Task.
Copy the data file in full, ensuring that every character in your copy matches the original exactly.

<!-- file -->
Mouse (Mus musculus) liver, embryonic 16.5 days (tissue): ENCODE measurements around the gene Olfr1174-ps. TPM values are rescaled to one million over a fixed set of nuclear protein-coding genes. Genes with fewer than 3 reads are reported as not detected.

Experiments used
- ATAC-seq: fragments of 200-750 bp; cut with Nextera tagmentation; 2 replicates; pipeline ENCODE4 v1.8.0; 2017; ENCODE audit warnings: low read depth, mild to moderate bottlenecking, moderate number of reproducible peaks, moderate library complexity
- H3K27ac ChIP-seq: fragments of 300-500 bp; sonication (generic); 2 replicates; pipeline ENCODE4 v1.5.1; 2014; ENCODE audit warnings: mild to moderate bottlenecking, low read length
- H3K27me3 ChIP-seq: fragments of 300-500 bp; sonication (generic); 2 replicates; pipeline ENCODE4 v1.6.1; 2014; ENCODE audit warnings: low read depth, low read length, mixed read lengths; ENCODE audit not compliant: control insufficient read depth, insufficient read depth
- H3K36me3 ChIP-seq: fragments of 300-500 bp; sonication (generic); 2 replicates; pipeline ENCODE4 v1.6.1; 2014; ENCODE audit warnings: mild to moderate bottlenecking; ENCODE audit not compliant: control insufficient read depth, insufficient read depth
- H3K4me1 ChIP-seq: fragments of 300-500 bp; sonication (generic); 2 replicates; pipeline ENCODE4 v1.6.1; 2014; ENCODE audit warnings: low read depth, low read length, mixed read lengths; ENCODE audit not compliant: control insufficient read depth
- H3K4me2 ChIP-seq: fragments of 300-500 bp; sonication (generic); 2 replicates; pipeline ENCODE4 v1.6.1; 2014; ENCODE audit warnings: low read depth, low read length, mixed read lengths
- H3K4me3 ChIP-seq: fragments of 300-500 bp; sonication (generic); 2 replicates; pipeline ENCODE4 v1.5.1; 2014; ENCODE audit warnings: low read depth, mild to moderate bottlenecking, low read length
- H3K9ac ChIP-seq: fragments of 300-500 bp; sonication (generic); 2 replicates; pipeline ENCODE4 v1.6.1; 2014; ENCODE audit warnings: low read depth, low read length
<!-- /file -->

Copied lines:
Mouse (Mus musculus) liver, embryonic 16.5 days (tissue): ENCODE measurements around the gene Olfr1174-ps. TPM values are rescaled to one million over a fixed set of nuclear protein-coding genes. Genes with fewer than 3 reads are reported as not detected.

Experiments used
- ATAC-seq: fragments of 200-750 bp; cut with Nextera tagmentation; 2 replicates; pipeline ENCODE4 v1.8.0; 2017; ENCODE audit warnings: low read depth, mild to moderate bottlenecking, moderate number of reproducible peaks, moderate library complexity
- H3K27ac ChIP-seq: fragments of 300-500 bp; sonication (generic); 2 replicates; pipeline ENCODE4 v1.5.1; 2014; ENCODE audit warnings: mild to moderate bottlenecking, low read length
- H3K27me3 ChIP-seq: fragments of 300-500 bp; sonication (generic); 2 replicates; pipeline ENCODE4 v1.6.1; 2014; ENCODE audit warnings: low read depth, low read length, mixed read lengths; ENCODE audit not compliant: control insufficient read depth, insufficient read depth
- H3K36me3 ChIP-seq: fragments of 300-500 bp; sonication (generic); 2 replicates; pipeline ENCODE4 v1.6.1; 2014; ENCODE audit warnings: mild to moderate bottlenecking; ENCODE audit not compliant: control insufficient read depth, insufficient read depth
- H3K4me1 ChIP-seq: fragments of 300-500 bp; sonication (generic); 2 replicates; pipeline ENCODE4 v1.6.1; 2014; ENCODE audit warnings: low read depth, low read length, mixed read lengths; ENCODE audit not compliant: control insufficient read depth
- H3K4me2 ChIP-seq: fragments of 300-500 bp; sonication (generic); 2 replicates; pipeline ENCODE4 v1.6.1; 2014; ENCODE audit warnings: low read depth, low read length, mixed read lengths
- H3K4me3 ChIP-seq: fragments of 300-500 bp; sonication (generic); 2 replicates; pipeline ENCODE4 v1.5.1; 2014; ENCODE audit warnings: low read depth, mild to moderate bottlenecking, low read length
- H3K9ac ChIP-seq: fragments of 300-500 bp; sonication (generic); 2 replicates; pipeline ENCODE4 v1.6.1; 2014; ENCODE audit warnings: low read depth, low read length